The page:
The Way 2 Life
  Religion and the Churches.

The second and third chapters of the Revelation provide the setting for the whole of the Revelation. In setting forth the historical context, they also serve to introduce the subject-theme to be dealt with in the Revelation. Both of these, the setting and the subject, are established within a structured sequence of epistolary exhortations to seven churches. It behooves us, therefore, to consider the setting subject and structure of what Jesus Christ has to say to the churches as recorded in the second and third chapters of Revelation.

The stage for the great panoramic picture-show must be set. Otherwise we will not understand the context of all the action that is portrayed. In chapters two and three of Revelation, Jesus tells John to write to seven churches and directs him what to write. Thereby He establishes the historical setting, the exegetical setting and the theological setting for the whole of the Revelation.

The historical setting is important. The time when this was written was in the last decade of the first century A.D., about 95 A.D. The location was in Asia (also called Asia Minor) on the east side of the Aegean Sea, on the west side of what is now Turkey. There were numerous churches in the communities of this region, but Jesus instructs John to write to seven of them,which probably indicates that these seven were indicative and representative of all churches in that region and elsewhere.

The apostle John was well-acquainted with these churches and the Christian people who comprised them. He had probably been ministering in this region for 20-25 years prior to his banishment to the isle of Patmos, that as a punitive consequence for his testimony to Jesus Christ. The risen Lord Jesus, of course, was even more aware of what was happening in those churches, and it is He who addresses them and exposes them. John becomes the secretary, the amanuensis, but he is aware of, and familiar with, what Jesus is referring to.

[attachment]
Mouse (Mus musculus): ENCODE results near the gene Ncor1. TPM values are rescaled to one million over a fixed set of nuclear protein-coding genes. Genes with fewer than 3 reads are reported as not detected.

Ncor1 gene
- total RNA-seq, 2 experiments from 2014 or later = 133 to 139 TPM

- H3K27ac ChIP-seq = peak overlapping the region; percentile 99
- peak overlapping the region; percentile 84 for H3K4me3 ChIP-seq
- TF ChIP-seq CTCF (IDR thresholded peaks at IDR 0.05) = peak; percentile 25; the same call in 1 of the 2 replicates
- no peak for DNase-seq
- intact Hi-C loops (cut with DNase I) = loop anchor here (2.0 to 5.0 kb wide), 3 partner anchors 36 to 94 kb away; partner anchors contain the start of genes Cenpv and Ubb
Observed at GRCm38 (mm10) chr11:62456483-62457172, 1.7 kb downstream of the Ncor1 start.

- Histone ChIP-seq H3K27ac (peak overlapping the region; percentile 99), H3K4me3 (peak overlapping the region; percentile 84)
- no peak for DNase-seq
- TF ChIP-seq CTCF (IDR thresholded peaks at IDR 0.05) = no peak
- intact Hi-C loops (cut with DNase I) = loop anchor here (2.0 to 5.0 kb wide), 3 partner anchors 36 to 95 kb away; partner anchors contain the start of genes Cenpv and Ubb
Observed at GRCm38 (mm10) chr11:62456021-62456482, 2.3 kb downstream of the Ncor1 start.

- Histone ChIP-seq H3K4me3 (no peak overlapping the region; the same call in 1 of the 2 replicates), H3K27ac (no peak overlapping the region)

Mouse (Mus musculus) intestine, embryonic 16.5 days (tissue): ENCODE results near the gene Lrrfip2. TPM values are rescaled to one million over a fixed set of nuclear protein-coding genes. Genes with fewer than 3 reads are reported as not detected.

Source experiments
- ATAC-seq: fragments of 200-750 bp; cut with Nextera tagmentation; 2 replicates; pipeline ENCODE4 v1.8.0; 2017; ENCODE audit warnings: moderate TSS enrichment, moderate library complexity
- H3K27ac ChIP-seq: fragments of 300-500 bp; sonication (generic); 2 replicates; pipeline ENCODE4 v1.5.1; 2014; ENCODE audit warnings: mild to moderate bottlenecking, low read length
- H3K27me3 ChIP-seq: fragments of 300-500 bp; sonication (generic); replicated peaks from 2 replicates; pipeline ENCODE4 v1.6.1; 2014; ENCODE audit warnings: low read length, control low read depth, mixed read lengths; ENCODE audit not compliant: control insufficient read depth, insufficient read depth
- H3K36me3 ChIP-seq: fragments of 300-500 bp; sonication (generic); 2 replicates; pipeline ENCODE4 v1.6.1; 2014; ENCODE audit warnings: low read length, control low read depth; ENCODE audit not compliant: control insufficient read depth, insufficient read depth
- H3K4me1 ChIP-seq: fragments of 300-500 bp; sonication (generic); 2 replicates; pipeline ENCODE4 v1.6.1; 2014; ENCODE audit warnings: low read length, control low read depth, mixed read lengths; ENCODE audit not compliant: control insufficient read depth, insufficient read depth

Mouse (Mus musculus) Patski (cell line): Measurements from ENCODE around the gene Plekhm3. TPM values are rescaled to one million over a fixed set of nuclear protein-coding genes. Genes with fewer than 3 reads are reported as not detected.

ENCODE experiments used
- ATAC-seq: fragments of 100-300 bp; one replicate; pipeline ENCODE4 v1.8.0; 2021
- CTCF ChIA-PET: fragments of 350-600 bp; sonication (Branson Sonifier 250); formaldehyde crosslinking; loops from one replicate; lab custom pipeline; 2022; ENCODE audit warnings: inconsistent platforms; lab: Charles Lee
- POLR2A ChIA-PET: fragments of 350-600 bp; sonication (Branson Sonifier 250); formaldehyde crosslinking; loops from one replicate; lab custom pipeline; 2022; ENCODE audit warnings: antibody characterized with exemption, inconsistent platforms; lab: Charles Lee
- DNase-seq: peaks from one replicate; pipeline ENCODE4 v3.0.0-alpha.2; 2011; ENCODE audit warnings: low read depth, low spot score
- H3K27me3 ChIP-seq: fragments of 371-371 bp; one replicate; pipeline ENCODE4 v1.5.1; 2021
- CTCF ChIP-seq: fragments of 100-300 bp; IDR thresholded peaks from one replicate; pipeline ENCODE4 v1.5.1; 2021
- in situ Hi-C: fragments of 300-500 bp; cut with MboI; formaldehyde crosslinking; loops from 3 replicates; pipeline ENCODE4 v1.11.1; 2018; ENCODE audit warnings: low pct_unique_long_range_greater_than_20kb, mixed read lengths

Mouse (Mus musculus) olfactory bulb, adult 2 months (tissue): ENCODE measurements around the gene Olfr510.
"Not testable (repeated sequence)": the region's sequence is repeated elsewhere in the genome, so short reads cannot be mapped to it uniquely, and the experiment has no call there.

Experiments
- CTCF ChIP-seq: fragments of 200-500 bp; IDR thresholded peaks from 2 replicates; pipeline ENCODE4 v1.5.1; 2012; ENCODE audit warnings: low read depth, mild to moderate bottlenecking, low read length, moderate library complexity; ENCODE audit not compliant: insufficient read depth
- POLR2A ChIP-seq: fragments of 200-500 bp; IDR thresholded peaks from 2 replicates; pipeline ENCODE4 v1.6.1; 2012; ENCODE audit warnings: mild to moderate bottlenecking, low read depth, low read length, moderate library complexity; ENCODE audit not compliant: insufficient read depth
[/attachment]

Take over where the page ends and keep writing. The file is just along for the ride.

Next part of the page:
As they neared the end of the first century, the churches of Asia Minor had sufficient time to be tempted by the tempter to pervert the gospel of the dynamic life of the risen Lord Jesus into static and self-oriented forms. There had been plenty of time to “religionize,” to revert to man’s activity instead of Christ’s activity.

By noting the historical setting of the writing of the Revelation in the latter part of the first century, and directed toward particular historical churches in Asia Minor, we do not want to imply that the entirety of its intent and application was only, or even primarily, for these first-century Christians. The Revelation is “rooted” in that historical setting, but not “trapped” there. The message of the Revelation is for all Christians in all churches in all ages.

The exegetical setting provided by chapters two and three of Revelation is also important. By providing the historical and theological setting in these early chapters, it is incumbent upon any legitimate exegete of the Revelation to maintain continuity with that setting and subject throughout his/her exegesis, inorder to maintain a consistent and valid interpretation of the book. Chapters two and three are a springboard for understanding the rest of the Revelation. If continuity with the setting and subject of chapters two and three is not maintained, the interpreter will inevitably end up with a detached, disconnected and disjointed understanding of the Revelation, divorced from its context and interpreted “out of context.”